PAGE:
A video is circulating in Egypt of a young man shooting his fiancée and then attempting to commit suicide
According to local media the couple were engaged but later decided to break off the relationship.
When he asked her to reconcile, she refused and he became bitter and started to harass her.
When she continued to decline his advances he eventually shot her in the head in the Nozha district of Cairo, then attempted to commit suicide by shooting himself in the neck, but failed and was taken to hospital.
The young woman is in a critical condition.
The shooting comes just weeks after Egyptian singer Tameem Youness released a video “Salmonella” describing how he would react if a woman he is attracted to refuses his advances, including hoping that she contracts salmonella and threatening to destroy her house.
The song ignited outrage on social media where Youness was accused of financially, socially and legally benefitting from abusing women.
The harassment of women is a serious problem in Egypt where over 99 per cent of women have experienced some form of sexual harassment.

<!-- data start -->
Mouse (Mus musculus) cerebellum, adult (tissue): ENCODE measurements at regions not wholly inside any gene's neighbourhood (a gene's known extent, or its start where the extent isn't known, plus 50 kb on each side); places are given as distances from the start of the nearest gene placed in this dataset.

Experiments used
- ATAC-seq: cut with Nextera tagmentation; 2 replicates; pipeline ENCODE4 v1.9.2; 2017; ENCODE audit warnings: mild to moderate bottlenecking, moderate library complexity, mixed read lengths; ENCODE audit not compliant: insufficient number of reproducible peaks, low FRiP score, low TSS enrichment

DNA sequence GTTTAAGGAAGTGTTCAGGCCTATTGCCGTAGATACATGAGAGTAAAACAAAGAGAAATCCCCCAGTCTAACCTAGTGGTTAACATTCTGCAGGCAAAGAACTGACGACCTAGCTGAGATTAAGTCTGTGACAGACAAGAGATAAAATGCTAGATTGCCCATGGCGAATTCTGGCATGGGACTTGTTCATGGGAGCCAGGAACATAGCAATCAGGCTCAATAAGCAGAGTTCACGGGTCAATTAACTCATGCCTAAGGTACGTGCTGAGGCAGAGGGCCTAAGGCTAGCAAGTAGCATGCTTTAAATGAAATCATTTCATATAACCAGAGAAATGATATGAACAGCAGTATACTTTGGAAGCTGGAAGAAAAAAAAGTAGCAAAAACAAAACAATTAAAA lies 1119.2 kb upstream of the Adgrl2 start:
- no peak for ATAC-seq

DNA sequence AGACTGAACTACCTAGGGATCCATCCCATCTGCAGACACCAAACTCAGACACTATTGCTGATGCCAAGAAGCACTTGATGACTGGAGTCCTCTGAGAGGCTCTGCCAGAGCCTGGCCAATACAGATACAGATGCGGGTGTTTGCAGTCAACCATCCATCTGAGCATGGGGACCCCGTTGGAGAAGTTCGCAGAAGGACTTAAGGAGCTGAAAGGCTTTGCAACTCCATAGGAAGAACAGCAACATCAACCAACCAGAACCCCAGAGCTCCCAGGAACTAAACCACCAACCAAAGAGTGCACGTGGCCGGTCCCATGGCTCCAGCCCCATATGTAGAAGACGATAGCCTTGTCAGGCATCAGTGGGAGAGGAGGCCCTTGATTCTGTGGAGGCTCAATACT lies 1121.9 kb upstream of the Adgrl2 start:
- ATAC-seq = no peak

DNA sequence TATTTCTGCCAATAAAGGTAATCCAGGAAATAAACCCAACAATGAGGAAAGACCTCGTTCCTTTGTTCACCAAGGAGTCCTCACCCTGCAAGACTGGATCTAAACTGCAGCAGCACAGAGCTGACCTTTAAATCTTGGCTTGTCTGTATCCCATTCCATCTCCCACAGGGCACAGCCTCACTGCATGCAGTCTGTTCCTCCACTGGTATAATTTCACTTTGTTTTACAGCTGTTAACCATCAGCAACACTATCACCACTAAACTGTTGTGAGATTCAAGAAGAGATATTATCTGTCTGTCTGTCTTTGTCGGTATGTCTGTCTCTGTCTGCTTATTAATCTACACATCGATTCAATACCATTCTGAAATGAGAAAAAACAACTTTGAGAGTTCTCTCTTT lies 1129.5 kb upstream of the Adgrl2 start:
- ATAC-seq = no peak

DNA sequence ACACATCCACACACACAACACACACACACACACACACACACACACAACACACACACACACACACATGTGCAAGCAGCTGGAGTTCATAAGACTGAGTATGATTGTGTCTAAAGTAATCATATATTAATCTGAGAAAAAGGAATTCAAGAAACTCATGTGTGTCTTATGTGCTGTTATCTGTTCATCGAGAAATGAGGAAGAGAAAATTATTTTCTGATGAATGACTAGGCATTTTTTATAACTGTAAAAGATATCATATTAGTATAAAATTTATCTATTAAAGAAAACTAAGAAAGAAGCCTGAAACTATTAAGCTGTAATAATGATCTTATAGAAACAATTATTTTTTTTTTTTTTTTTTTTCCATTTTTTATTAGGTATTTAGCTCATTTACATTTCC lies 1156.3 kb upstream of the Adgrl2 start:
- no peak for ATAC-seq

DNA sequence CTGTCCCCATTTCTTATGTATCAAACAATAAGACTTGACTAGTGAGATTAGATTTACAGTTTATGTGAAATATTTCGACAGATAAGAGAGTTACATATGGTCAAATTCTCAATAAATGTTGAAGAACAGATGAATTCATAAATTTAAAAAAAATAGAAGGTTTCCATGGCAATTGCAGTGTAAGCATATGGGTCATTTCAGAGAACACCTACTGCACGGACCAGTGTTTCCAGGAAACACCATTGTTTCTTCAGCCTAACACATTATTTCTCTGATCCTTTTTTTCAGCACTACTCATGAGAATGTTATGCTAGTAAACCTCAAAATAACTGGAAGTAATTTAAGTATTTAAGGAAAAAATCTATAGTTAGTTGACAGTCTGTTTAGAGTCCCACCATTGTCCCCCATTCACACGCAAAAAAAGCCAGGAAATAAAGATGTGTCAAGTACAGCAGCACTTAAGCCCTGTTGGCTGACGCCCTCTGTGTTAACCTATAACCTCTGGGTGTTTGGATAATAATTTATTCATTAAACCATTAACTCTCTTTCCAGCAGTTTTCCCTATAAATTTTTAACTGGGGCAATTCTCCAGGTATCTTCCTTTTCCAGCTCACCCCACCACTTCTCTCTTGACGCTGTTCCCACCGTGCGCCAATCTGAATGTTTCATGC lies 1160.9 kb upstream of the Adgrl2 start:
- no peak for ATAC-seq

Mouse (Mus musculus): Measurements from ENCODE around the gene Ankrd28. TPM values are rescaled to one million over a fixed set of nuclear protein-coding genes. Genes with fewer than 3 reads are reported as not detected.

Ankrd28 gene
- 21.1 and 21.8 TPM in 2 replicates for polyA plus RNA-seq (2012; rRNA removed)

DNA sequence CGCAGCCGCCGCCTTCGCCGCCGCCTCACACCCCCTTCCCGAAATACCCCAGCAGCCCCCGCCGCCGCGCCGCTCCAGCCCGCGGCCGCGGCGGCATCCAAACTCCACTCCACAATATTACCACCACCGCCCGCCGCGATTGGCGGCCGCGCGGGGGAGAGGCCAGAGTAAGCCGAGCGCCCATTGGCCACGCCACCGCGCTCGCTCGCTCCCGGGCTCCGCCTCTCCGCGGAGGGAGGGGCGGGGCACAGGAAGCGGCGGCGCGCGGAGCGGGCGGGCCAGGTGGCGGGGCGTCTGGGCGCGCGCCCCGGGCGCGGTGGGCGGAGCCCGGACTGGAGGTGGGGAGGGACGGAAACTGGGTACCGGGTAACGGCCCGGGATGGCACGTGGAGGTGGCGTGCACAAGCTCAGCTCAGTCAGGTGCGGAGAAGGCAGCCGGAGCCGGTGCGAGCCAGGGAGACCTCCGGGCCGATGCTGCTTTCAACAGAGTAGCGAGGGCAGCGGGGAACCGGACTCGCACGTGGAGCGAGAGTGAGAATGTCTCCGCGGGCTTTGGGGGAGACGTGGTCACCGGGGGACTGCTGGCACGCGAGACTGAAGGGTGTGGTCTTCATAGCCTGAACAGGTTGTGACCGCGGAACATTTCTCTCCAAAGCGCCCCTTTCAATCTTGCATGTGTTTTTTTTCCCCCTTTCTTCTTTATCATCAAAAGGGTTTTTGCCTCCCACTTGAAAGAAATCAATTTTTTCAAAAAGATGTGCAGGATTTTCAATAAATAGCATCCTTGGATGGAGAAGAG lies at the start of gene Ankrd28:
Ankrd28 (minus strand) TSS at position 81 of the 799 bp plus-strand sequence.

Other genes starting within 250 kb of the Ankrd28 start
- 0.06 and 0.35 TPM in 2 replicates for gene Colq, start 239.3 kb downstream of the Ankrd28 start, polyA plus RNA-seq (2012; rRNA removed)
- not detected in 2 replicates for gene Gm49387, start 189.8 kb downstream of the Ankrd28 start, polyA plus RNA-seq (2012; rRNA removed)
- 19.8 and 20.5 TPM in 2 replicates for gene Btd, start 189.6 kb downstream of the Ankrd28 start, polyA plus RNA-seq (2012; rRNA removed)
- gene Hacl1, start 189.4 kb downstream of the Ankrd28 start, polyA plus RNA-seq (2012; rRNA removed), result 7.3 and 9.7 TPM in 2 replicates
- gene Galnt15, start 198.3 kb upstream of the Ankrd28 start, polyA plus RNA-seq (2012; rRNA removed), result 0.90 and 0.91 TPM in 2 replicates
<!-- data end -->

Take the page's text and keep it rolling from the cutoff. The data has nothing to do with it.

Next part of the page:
On New Year’s Eve a video of a young woman being sexually attacked by a mob of men in Mansoura sparked outrage across the country. Reports later revealed that she had asked a nearby policeman for help but he declined saying that they were understaffed.
In December last year an Egyptian man set fire to his wife in Cairo because she didn’t bear him a child for three years.
Neighbours reported that Mohamed and his mother had been abusing her throughout her marriage because they believed she was infertile.
In Egypt, over 4,000 women are domestically abused every day yet domestic violence isn’t criminalised under Egyptian law.
Activists have not only accused Egyptian authorities of being indifferent towards the perpetrators of sexual harassment, often punishing victims themselves when they come forward with complaints, but say they are key perpetrators of sexual violence themselves, in particular towards political prisoners.
This top-down approach towards sexual abuse and the lack of accountability has spurred on citizens to abuse women in the street, believing that nothing will happen to them.